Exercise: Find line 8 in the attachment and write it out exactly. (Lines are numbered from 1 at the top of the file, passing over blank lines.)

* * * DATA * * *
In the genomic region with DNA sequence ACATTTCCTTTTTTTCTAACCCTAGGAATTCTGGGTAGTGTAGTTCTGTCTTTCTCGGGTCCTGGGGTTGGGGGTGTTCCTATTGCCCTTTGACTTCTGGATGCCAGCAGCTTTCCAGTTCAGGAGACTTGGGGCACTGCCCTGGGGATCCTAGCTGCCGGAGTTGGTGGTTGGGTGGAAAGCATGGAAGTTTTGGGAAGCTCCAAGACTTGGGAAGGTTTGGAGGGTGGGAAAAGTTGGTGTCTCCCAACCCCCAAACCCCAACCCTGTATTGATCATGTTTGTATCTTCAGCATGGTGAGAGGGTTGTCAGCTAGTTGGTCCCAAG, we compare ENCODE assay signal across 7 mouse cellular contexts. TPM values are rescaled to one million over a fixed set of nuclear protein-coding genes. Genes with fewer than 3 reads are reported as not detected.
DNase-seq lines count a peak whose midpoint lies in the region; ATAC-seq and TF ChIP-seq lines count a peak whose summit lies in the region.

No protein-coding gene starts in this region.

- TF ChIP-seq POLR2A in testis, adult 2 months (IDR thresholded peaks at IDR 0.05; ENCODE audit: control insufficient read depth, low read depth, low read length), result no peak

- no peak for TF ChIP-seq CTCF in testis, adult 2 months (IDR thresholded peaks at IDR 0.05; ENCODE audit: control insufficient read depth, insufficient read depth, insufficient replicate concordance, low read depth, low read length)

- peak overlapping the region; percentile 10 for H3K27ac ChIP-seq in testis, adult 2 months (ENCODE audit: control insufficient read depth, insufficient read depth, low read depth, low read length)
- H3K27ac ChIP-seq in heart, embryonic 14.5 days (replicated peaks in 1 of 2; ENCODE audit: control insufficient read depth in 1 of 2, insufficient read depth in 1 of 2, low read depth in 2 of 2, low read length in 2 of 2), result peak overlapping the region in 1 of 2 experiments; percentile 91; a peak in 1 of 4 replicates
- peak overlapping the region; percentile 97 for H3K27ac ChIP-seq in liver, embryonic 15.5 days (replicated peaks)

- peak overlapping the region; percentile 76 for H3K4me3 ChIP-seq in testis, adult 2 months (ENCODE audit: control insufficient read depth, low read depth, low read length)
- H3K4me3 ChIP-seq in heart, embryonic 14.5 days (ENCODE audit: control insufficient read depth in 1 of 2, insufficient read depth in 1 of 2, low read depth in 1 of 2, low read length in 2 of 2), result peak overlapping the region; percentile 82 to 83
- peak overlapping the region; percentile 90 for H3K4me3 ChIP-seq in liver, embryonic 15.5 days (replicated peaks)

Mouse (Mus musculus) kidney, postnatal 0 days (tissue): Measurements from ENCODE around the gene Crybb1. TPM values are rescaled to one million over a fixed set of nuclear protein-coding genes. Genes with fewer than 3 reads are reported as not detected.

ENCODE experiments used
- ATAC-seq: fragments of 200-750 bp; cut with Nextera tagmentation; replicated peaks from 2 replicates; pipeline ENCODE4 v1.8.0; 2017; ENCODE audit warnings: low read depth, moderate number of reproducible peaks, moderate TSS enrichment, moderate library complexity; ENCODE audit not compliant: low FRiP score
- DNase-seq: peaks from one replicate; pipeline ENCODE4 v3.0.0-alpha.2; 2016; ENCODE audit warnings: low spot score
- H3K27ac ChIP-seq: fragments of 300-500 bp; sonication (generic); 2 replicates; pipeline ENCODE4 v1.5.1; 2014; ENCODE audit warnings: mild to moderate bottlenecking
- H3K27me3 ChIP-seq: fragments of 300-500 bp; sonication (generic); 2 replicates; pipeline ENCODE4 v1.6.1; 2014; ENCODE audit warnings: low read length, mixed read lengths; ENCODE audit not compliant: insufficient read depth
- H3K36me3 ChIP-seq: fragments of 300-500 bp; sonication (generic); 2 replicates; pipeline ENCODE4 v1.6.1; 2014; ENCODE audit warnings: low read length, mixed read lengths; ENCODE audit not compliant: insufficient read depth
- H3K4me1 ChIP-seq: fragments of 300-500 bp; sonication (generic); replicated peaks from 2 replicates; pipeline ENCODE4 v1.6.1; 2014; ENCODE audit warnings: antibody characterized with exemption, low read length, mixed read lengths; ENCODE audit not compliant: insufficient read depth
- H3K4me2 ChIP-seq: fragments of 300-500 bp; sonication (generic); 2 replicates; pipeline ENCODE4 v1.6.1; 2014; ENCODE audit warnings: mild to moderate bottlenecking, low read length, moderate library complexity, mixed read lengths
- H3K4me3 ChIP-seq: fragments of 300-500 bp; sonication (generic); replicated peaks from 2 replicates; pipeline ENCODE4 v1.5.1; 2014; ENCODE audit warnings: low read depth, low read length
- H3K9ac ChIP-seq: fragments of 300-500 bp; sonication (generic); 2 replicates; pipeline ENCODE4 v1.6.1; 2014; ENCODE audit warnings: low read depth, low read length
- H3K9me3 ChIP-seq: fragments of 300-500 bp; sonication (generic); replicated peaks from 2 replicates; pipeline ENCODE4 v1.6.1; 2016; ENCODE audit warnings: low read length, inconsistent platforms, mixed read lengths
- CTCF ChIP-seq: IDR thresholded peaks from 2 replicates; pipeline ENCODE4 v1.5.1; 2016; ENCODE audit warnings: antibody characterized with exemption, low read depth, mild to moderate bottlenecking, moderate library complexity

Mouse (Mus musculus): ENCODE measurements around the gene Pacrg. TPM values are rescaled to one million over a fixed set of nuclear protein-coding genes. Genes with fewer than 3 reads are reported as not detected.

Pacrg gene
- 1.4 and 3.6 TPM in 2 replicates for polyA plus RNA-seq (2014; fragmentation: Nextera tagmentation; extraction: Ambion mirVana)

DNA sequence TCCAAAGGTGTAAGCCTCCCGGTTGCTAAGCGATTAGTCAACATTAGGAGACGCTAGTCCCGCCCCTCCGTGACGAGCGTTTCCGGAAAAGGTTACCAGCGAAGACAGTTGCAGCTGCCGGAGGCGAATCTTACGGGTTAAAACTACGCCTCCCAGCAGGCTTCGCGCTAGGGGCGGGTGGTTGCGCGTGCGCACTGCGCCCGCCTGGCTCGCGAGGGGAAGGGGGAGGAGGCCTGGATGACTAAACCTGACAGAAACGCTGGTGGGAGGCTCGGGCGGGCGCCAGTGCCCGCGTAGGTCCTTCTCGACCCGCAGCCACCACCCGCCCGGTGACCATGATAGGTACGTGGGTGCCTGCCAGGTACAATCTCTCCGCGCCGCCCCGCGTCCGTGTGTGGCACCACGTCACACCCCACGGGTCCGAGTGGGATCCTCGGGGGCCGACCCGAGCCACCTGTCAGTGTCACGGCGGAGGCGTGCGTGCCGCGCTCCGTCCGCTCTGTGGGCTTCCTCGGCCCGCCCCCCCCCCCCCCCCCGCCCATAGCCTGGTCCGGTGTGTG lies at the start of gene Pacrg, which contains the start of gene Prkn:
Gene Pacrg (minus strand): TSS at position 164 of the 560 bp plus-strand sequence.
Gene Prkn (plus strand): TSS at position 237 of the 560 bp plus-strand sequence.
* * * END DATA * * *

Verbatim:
- peak overlapping the region; percentile 97 for H3K27ac ChIP-seq in liver, embryonic 15.5 days (replicated peaks)